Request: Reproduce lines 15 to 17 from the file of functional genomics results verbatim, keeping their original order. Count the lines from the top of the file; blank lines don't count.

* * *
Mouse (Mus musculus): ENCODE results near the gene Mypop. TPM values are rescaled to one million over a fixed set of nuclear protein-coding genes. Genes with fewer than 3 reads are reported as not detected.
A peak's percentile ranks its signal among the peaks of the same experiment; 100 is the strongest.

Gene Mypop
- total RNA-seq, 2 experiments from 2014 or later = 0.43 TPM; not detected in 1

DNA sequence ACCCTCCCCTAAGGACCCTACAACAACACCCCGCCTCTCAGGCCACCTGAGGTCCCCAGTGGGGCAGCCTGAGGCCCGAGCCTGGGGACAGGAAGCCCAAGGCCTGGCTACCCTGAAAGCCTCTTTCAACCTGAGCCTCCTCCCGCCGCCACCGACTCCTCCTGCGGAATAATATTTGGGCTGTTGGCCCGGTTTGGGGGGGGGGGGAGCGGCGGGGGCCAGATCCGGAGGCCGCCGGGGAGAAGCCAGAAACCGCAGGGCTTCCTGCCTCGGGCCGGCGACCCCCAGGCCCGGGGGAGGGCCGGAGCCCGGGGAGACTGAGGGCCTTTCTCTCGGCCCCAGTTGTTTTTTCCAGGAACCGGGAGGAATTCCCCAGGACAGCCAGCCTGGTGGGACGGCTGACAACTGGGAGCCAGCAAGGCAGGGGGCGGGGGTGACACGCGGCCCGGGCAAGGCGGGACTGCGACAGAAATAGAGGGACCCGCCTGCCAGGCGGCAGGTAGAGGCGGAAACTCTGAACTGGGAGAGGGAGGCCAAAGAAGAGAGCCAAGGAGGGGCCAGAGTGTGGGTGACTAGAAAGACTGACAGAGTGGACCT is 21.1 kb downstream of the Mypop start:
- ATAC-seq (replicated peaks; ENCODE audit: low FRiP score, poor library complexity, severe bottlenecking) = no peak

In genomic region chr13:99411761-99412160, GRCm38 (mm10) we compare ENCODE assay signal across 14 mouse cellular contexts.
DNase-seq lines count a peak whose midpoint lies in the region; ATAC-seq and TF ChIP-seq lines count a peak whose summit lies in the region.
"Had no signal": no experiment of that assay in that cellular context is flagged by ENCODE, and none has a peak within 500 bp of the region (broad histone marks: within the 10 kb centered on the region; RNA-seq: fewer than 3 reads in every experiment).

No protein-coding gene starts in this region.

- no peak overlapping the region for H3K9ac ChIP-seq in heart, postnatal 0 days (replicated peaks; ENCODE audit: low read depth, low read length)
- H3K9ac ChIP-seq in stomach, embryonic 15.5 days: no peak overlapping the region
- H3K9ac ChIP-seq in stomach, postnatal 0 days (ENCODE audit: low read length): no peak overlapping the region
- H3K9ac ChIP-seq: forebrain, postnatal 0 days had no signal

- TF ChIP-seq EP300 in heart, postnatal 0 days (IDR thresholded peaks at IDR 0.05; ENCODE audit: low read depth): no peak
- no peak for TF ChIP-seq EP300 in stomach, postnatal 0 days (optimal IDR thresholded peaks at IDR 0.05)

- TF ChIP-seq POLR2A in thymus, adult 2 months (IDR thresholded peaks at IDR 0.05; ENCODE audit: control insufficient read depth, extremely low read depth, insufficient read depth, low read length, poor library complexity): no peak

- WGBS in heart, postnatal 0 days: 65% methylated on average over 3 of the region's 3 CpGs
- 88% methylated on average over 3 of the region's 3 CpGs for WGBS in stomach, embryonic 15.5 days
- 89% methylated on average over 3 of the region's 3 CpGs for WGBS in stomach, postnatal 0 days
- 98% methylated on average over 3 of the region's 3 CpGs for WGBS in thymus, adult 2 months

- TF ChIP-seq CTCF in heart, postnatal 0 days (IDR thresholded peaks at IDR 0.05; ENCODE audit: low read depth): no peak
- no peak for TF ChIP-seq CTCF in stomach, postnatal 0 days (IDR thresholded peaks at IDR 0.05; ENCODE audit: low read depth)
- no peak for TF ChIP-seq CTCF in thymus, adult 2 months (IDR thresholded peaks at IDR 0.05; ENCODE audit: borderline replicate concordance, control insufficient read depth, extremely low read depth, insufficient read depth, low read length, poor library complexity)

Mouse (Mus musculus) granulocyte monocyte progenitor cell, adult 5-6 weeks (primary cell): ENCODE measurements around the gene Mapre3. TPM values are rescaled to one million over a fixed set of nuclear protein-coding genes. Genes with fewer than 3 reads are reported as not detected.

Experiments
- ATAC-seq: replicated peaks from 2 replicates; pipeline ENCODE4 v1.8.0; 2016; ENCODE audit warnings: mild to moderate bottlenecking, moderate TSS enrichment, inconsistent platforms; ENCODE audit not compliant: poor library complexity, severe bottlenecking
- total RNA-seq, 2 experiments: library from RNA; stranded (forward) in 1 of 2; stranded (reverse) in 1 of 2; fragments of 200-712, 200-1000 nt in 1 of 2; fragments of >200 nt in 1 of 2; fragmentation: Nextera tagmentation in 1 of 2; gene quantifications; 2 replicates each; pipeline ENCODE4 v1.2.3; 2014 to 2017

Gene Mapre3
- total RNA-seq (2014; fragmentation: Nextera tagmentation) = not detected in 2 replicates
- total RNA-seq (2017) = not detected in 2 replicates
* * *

- TF ChIP-seq EP300 in heart, postnatal 0 days (IDR thresholded peaks at IDR 0.05; ENCODE audit: low read depth): no peak
- no peak for TF ChIP-seq EP300 in stomach, postnatal 0 days (optimal IDR thresholded peaks at IDR 0.05)

- TF ChIP-seq POLR2A in thymus, adult 2 months (IDR thresholded peaks at IDR 0.05; ENCODE audit: control insufficient read depth, extremely low read depth, insufficient read depth, low read length, poor library complexity): no peak